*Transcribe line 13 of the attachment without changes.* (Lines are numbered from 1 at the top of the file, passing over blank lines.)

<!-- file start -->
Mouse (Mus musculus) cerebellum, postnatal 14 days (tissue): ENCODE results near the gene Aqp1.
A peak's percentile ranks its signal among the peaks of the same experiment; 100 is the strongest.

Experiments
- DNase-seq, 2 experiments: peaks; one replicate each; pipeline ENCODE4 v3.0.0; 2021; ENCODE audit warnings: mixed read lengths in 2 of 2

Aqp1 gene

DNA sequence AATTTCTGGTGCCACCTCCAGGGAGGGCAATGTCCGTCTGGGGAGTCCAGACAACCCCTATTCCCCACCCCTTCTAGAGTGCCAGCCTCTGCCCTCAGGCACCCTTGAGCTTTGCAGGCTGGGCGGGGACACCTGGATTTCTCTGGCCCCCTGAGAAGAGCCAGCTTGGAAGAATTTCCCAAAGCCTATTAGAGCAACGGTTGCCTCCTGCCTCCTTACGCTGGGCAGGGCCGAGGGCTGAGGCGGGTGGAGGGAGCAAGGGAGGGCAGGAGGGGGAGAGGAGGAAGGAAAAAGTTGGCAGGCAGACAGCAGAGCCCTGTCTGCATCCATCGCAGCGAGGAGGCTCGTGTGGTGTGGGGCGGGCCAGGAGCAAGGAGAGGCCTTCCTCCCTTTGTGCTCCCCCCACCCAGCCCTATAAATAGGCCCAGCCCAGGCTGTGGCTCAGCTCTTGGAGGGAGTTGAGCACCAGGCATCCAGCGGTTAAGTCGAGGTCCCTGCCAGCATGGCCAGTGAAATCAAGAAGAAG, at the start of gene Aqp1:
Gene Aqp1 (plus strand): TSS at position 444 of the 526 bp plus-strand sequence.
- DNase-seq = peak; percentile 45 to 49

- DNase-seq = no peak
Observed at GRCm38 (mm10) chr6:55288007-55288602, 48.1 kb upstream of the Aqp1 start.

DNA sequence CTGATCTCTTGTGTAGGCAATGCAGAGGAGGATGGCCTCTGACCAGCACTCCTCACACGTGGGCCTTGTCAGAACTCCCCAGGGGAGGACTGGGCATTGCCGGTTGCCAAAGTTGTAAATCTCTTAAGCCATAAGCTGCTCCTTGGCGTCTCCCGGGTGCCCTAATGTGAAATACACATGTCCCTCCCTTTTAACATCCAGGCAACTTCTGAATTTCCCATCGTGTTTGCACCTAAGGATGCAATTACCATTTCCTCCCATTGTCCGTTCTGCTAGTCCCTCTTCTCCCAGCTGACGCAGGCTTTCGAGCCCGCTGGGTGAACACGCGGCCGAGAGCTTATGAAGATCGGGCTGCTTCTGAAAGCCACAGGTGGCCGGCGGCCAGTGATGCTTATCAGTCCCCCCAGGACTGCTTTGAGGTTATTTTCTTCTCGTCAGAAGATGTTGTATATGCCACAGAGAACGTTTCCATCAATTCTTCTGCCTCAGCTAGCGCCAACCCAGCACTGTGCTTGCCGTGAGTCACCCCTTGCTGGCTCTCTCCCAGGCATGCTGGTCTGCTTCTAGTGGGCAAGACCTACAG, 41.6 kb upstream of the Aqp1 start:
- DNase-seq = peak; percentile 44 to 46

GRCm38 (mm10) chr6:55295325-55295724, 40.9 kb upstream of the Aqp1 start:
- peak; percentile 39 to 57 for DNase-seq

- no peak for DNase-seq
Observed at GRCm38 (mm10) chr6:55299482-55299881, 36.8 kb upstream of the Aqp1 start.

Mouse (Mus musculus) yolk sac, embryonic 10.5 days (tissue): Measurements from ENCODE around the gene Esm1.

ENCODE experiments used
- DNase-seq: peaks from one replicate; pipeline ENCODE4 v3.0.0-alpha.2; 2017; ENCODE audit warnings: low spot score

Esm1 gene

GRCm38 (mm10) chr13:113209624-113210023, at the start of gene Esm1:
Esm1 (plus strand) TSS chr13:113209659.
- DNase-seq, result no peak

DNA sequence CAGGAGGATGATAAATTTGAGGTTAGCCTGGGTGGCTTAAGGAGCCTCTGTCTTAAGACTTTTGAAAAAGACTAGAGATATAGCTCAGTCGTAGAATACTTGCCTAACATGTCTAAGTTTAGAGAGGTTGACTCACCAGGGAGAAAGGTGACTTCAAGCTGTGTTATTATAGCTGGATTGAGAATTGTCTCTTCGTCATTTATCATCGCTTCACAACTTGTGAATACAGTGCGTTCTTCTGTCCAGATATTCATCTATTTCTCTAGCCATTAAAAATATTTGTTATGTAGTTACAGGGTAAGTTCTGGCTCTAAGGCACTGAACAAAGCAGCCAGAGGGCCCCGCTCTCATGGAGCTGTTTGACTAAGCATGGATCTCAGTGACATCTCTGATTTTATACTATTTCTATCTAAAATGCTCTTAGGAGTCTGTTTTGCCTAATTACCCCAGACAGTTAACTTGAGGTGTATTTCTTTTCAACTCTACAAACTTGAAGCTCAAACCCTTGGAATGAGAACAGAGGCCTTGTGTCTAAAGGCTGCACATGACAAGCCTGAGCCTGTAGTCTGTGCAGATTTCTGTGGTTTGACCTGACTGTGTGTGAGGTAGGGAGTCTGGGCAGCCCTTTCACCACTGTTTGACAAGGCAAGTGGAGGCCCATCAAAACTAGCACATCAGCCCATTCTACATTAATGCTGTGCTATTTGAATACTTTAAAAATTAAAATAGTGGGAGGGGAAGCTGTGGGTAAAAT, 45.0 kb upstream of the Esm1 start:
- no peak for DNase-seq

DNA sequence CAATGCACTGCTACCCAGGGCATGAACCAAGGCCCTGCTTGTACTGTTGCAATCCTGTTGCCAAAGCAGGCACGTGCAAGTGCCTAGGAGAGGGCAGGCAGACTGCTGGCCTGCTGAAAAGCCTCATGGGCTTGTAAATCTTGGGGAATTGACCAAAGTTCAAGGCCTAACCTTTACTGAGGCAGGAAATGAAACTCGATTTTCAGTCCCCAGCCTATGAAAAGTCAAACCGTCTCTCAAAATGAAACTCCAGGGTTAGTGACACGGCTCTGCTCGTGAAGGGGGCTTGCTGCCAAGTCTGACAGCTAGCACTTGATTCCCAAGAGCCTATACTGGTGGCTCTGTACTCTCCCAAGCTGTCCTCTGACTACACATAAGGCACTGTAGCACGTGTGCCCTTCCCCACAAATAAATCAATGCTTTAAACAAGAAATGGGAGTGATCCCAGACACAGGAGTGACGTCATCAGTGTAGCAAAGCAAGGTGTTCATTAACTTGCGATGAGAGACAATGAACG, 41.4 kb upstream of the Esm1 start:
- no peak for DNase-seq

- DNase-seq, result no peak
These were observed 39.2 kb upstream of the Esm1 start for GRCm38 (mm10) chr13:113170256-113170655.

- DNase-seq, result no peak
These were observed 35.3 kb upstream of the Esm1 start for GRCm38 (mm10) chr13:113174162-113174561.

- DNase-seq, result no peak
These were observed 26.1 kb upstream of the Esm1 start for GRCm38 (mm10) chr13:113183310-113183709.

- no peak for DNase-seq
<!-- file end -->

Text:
GRCm38 (mm10) chr6:55295325-55295724, 40.9 kb upstream of the Aqp1 start: